19. Evidence for moving of threading dislocations during the VPE growth in GaN thin layers

    Energy Technology Data Exchange (ETDEWEB)

    Kuwano, Noriyuki [Art, Science and Technology Center for Cooperative Research, Kyushu University, Kasuga, Fukuoka 816-8580 (Japan); Department of Applied Science for Electronics and Materials, Kyushu University, Kasuga, Fukuoka 816-8580 (Japan); Miyake, Hideto; Hiramatsu, Kazumasa [Department of Electrical and Electronic Engineering, Mie University, Tsu, Mie 514-8507 (Japan); Amano, Hiroshi [Graduate School of Engineering, Akasaki Research Center, Nagoya University, Furo-cho, Chikusa, Nagoya 464-8603 (Japan); Akasaki, Isamu [Faculty of Science and Technology, Meijo University, 1-501 Shiogamaguchi, Tempaku, Nagoya 468-8502 (Japan)

    2011-05-15

    Cross-sectional transmission electron microscope (TEM) observation was performed in detail to analyze the morphology of threading dislocations (TDs) in GaN thin layers with various thicknesses. The GaN layers were overgrown on an Al{sub 0.28}Ga{sub 0.72}N layer by the metal-organic vapor-phase epitaxy (MOVPE) method. In a GaN layer about 50 nm in thickness, TDs running up in the AlGaN layer pass into the GaN layer and most of them reach the top surface without bending. In thicker GaN layers, on the other hand, many of TDs form a hairpin-configuration on or above the interface of GaN and AlGaN to be annihilated. This difference in morphology of TDs indicates that the TDs have moved down inside the GaN layer. Since the formation of hairpins is attributed to a stress-relief, there should be an extra half-plane between the paired TDs. Therefore, the movement of TDs should be of ''climb motion''. Another example of possible TD movement inside a GaN layer is also described. It is emphasized that the possibility of TD-movements inside the thin film crystal during the growth should be taken into account in analysis of thin-layer growth through the behavior of TDs (copyright 2011 WILEY-VCH Verlag GmbH and Co. KGaA, Weinheim) (orig.)

  20. Growth of GaN layers using Ga2O vapor obtained from Ga and H2O vapor

    International Nuclear Information System (INIS)

    Sumi, Tomoaki; Taniyama, Yuuki; Takatsu, Hiroaki; Juta, Masami; Kitamoto, Akira; Imade, Mamoru; Yoshimura, Masashi; Mori, Yusuke; Isemura, Masashi

    2015-01-01

    In this study, we performed growth of GaN layers using Ga 2 O vapor synthesized from Ga and H 2 O vapor. In this process, we employed H 2 O vapor instead of HCl gas in hydride vapor phase epitaxy (HVPE) to synthesize Ga source gas. In the synthesis reaction of Ga 2 O, a Ga 2 O 3 whisker formed and covered Ga, which impeded the synthesis reaction of Ga 2 O. The formation of the Ga 2 O 3 whisker was suppressed in H 2 ambient at high temperatures. Then, we adopted this process to supply a group III precursor and obtained an epitaxial layer. X-ray diffraction (XRD) measurement revealed that the epitaxial layer was single-crystalline GaN. Growth rate increased linearly with Ga 2 O partial pressure and reached 104 µm/h. (author)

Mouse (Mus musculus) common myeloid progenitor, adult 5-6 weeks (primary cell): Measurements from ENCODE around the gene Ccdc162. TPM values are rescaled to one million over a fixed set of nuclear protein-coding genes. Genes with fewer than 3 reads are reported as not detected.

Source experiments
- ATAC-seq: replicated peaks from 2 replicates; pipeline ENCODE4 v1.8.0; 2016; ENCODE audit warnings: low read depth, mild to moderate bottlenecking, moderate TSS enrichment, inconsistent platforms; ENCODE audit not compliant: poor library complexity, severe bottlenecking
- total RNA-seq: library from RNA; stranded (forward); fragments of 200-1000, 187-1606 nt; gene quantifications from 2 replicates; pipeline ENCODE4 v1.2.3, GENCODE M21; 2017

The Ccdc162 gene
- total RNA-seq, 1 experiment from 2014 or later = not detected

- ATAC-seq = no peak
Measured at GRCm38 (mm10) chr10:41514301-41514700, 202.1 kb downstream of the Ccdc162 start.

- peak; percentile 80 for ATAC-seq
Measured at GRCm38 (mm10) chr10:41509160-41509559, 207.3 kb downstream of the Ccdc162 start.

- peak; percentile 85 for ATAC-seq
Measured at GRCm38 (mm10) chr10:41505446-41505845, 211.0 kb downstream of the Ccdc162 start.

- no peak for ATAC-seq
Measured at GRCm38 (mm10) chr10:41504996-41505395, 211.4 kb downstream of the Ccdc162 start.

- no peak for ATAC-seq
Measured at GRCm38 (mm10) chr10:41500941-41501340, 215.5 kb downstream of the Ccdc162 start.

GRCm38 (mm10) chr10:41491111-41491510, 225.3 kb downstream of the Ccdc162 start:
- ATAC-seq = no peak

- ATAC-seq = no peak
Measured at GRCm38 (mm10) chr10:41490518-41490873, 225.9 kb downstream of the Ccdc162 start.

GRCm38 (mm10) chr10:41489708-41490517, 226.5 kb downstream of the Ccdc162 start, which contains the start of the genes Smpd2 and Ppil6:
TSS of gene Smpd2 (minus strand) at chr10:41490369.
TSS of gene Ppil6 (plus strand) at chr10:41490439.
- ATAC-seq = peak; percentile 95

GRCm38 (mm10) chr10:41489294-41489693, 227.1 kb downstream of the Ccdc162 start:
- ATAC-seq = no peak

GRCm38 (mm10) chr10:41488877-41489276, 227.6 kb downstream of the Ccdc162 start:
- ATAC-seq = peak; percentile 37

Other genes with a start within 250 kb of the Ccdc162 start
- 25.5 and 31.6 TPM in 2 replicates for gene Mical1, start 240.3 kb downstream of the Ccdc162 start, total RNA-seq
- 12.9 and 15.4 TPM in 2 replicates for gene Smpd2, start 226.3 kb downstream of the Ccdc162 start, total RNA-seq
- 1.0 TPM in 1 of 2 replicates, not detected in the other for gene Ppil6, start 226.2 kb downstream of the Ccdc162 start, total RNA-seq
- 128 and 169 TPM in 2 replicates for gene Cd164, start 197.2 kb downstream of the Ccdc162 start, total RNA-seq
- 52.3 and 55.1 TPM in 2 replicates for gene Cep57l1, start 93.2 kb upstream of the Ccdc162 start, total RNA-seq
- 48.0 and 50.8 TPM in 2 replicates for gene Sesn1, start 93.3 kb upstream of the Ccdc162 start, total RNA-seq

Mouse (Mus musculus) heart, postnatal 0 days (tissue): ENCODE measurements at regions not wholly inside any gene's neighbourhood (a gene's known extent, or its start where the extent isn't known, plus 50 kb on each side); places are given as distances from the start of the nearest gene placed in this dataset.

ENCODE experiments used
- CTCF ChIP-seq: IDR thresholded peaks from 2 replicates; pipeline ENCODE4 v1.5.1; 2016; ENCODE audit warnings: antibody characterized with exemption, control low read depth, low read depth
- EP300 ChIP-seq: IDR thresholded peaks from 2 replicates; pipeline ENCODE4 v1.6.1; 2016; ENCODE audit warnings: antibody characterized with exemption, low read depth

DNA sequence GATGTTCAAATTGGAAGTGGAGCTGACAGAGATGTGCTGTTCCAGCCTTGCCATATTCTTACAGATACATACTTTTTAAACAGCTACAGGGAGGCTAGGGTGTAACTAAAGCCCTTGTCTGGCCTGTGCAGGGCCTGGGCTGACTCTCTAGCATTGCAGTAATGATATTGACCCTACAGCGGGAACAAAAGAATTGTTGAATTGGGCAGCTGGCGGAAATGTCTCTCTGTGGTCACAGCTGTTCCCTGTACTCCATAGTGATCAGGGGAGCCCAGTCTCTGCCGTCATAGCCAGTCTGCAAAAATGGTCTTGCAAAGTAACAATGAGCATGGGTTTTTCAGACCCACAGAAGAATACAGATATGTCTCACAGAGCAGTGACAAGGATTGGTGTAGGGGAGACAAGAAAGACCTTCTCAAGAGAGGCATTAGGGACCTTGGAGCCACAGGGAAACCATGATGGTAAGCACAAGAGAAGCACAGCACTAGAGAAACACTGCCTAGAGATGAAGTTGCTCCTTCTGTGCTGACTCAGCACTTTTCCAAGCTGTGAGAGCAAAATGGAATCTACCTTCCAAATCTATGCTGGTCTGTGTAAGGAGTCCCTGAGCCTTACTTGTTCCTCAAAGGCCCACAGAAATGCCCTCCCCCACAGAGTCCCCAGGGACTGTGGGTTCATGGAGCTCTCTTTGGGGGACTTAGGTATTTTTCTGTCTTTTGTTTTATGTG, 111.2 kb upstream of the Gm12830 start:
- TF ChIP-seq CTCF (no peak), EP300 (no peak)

1. Mg doping of GaN grown by plasma-assisted molecular beam epitaxy under nitrogen-rich conditions

    International Nuclear Information System (INIS)

    Zhang Meng; Bhattacharya, Pallab; Guo Wei; Banerjee, Animesh

    2010-01-01

    Acceptor doping of GaN with Mg during plasma-assisted molecular beam epitaxy, under N-rich conditions and a relatively high growth temperature of 740 deg. C, was investigated. The p-doping level steadily increases with increasing Mg flux. The highest doping level achieved, determined from Hall measurements, is 2.1x10 18 cm -3 . The corresponding doping efficiency and hole mobility are ∼4.9% and 3.7 cm 2 /V s at room temperature. Cross-sectional transmission electron microscopy and photoluminescence measurements confirm good crystalline and optical quality of the Mg-doped layers. An InGaN/GaN quantum dot light emitting diode (λ peak =529 nm) with p-GaN contact layers grown under N-rich condition exhibits a low series resistance of 9.8 Ω.

  2. Step-flow anisotropy of the m-plane GaN (1100) grown under nitrogen-rich conditions by plasma-assisted molecular beam epitaxy

    International Nuclear Information System (INIS)

    Sawicka, Marta; Siekacz, Marcin; Skierbiszewski, Czeslaw; Turski, Henryk; Krysko, Marcin; DziePcielewski, Igor; Grzegory, Izabella; Smalc-Koziorowska, Julita

    2011-01-01

    The homoepitaxial growth of m-plane (1100) GaN was investigated by plasma-assisted molecular beam epitaxy under nitrogen-rich conditions. The surface morphologies as a function of sample miscut were studied, providing evidence for a strong growth anisotropy that is a consequence of the anisotropy of Ga adatom diffusion barriers on the m-plane surface recently calculated ab initio[Lymperakis and Neugebauer, Phys. Rev. B 79, 241308(R) (2009)]. We found that substrate miscut toward [0001] implies a step flow toward while substrate miscut toward [0001] causes formation of atomic steps either perpendicular or parallel to the [0001] direction, under N-rich conditions at 730 deg C. We describe the growth conditions for achieving atomically flat m-plane GaN layers with parallel atomic steps.

  3. Tolerance of GaAs as an original substrate for HVPE growth of free standing GaN

    Science.gov (United States)

    Suzuki, Mio; Sato, T.; Suemasu, T.; Hasegawa, F.

    2004-09-01